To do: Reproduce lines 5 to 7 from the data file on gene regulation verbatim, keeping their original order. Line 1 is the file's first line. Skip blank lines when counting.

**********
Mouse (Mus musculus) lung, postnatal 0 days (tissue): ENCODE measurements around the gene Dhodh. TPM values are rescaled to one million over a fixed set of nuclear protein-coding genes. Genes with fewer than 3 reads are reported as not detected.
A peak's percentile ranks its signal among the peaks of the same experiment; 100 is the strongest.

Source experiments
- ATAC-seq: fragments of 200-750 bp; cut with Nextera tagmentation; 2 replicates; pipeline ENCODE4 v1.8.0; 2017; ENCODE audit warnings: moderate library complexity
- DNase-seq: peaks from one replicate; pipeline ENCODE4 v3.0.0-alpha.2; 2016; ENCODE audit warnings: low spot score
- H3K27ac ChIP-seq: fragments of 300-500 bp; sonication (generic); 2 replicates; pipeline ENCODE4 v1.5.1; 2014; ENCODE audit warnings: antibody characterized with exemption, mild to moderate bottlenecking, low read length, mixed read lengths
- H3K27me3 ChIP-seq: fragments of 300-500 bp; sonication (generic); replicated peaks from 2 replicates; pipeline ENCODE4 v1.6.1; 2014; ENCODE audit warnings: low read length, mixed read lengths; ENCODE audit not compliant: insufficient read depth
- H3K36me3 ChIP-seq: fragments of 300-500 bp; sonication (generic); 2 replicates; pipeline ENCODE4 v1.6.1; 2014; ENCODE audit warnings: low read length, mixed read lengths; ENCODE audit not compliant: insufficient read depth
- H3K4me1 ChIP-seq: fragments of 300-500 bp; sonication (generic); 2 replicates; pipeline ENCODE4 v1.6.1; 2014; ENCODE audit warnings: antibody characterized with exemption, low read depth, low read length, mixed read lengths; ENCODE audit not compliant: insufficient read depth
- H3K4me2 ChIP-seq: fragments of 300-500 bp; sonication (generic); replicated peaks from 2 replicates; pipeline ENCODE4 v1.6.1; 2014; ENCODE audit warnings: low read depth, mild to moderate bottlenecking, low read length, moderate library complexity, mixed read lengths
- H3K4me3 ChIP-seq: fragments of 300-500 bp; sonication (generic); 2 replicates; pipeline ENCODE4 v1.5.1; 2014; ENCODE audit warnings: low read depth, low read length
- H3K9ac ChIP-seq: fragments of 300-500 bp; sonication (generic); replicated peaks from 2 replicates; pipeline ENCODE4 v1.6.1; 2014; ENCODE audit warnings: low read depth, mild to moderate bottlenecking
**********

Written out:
- DNase-seq: peaks from one replicate; pipeline ENCODE4 v3.0.0-alpha.2; 2016; ENCODE audit warnings: low spot score
- H3K27ac ChIP-seq: fragments of 300-500 bp; sonication (generic); 2 replicates; pipeline ENCODE4 v1.5.1; 2014; ENCODE audit warnings: antibody characterized with exemption, mild to moderate bottlenecking, low read length, mixed read lengths
- H3K27me3 ChIP-seq: fragments of 300-500 bp; sonication (generic); replicated peaks from 2 replicates; pipeline ENCODE4 v1.6.1; 2014; ENCODE audit warnings: low read length, mixed read lengths; ENCODE audit not compliant: insufficient read depth